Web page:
Non-Exempt Equity $24,688

So the bankruptcy court in Lehman concluded that the creditor's lien was reduced to $24,688; or, to the same effect, Lehman avoided all but $24,688 of the lien. Id. We affirmed that formula. Id. at 1257–58.

The facts of this case are materially identical, and the bankruptcy court correctly followed our Lehman precedent. Hines, like Lehman, filed a petition under Chapter 7 of the Bankruptcy Code. In Matter of Hines, 564 B.R. at 739. He is also entitled to an exemption as to his homestead property under state law (but only $5,000). Id. at 745. Hines’ property is valued at $200,000, he also owns half of it, and there is also a first-priority mortgage on the home (but it is only $77,387.49). Id.

Hines, like Lehman, filed a motion to avoid the lien under Section 522(f). So the bankruptcy court did exactly what the Lehman court did. It used the same formula and calculated the following:

Fair Market Value $200,000

Bank Mortgage -$77,387.49

Owner Equity $122,612.51

Debtor's 1/212 Interest $61,306.25

Homestead Exemption -$5,000

Non-Exempt Equity $56,306.25

Hines’ arguments that the bankruptcy court erred are not convincing. He asserts that an unpublished decision, In re Taras, 131 F. App'x 167 (11th Cir. 2005), implicitly modified the formula set out in Lehman. But unpublished decisions are not binding and certainly cannot overrule earlier published ones. See, e.g., Southern-Owners Ins. Co. v. Easdon Rhodes & Assocs., 872 F.3d 1161, 1165 n.4 (11th Cir. 2017). And regardless, Taras addressed the different question of how liens junior to the judicial lien a party is trying to avoid should factor into the statutory formula. 131 F. App'x at 169. That issue is not present in this case; there was no junior lien on the Hines property.

Hines also argues that Lehman applies only when application of the literal language of the statute would have the “absurd” result of avoiding the creditor's entire lien in the debtor's property. 205 F.3d at 1258. In this case, because application of the statutory language would leave $17,612.51 of the lien unavoided, he argues that the result is not absurd, and thus Lehman does not apply.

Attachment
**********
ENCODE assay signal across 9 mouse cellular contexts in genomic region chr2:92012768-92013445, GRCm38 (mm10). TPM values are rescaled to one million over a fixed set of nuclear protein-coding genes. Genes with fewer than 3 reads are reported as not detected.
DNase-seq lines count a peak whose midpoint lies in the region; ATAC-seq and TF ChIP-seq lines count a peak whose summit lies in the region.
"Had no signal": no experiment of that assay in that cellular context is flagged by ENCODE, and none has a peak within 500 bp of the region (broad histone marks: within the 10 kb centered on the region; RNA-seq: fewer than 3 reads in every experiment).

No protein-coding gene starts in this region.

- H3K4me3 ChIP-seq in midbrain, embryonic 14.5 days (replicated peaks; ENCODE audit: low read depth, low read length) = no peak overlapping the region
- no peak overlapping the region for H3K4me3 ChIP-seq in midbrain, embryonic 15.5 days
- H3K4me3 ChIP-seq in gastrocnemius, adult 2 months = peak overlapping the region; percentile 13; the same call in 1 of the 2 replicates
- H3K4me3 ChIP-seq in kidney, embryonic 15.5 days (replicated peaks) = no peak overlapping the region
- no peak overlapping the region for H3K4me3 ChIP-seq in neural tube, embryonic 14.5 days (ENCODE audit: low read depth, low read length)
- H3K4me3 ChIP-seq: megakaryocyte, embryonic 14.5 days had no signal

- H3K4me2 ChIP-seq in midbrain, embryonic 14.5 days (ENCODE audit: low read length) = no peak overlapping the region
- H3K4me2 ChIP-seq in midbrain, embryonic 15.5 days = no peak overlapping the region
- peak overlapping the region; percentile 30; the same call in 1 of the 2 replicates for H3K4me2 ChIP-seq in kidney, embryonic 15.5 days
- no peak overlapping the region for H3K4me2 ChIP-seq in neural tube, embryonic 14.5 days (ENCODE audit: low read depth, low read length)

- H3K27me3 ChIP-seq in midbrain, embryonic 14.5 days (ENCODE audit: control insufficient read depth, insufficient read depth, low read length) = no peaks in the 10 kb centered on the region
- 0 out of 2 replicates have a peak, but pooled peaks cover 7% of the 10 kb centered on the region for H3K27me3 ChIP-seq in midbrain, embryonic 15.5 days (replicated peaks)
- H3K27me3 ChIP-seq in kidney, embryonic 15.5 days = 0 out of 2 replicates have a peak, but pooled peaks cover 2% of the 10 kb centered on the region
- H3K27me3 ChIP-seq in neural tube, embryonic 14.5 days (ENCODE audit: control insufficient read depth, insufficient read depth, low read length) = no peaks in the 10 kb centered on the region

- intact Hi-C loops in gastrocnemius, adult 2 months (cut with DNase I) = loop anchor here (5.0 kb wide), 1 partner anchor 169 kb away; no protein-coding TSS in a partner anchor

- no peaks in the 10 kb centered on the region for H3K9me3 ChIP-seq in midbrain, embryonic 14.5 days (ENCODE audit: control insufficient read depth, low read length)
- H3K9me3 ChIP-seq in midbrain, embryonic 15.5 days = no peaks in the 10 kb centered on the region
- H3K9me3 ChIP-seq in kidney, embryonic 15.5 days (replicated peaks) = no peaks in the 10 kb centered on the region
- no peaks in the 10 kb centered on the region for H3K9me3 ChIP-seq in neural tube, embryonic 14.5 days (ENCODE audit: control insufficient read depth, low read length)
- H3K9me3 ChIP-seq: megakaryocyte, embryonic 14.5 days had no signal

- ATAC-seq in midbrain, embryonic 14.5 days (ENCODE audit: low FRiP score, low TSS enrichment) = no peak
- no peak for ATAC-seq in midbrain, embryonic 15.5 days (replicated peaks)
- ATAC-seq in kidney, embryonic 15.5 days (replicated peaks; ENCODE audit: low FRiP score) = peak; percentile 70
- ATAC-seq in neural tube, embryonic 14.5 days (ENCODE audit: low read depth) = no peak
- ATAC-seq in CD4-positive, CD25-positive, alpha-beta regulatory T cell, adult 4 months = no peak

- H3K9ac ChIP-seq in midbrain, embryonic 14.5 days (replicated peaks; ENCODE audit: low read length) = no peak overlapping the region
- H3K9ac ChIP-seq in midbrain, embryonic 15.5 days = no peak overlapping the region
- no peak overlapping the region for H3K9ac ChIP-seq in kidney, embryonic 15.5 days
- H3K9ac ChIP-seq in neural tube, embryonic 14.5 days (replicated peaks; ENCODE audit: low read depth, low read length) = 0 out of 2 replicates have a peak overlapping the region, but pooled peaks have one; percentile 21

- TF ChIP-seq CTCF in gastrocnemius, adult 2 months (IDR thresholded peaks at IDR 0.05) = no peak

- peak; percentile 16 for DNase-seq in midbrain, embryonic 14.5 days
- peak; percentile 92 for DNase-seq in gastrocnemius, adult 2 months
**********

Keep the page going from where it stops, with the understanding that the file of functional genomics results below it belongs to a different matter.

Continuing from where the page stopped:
But Lehman is not restricted to situations where the entire lien would be avoided. We explained that the statutory formula should work so that Section 522(f) would “only [entitle] the debtor to the” state law exemption in a scenario such as this. Id. at 1257. To hold otherwise would entitle Hines to just the kind of “windfall” Lehman sought to eliminate, because he would be turning a $5,000 state law exemption into a $43,693.74 exemption.4 See id. And nowhere does Lehman suggest that two Section 522(f) statutory formulas exist — one for situations where the entire lien is avoided and one for partial avoidance scenarios.

As a result, the district court decision is AFFIRMED.5


1.   Courts, including this one, describe the effect of a motion to cut down the lien in two interchangeable ways: allowing a party to avoid all but a certain amount of a lien, and allowing a party to have a lien reduced to a certain amount. Even though the “avoid” nomenclature does not seem as descriptive as “reduce,” it is the more common usage in this area and the one employed by the parties. So we use it.

2.   The bankruptcy court calculated the amount this way: the fair market value of the property minus the mortgage ($200,000 - $77,387.49 = $122,612.51) times 50% based on Hines’ share of the equity ($122,612.51 X .50 = $61,306.25) minus the $5,000 exemption from Hines’ equity ($61,306.25 - $5,000), equals a non-exempt equity amount of $56,306.25 that was still subject to Scottsboro's lien. Id.

3.   At least one of the bankruptcy court's orders about Hines’ motions to avoid are final, giving us jurisdiction over the appeal. See Ramos v. Ortiz (In re Ramos), 498 B.R. 401, 403 (1st Cir. BAP 2013) (holding that an order on a motion to avoid judicial lien under 11 U.S.C. § 522(f) is final and appealable).

4.   The $43,693.74 amount is the difference between Hines’ equity in the property ($61,306.25) and the amount that the reduced Scottsboro's lien would be under Hines’ formula ($17,612.51).

5.   Matthew A. Dunaway was appointed by this Court to represent Hines through the oral argument stage of this appeal. By graciously accepting that appointment and representing Hines pro bono and well, Mr. Dunaway acted in the finest tradition of the bar. His obligation to represent Hines ends with this decision.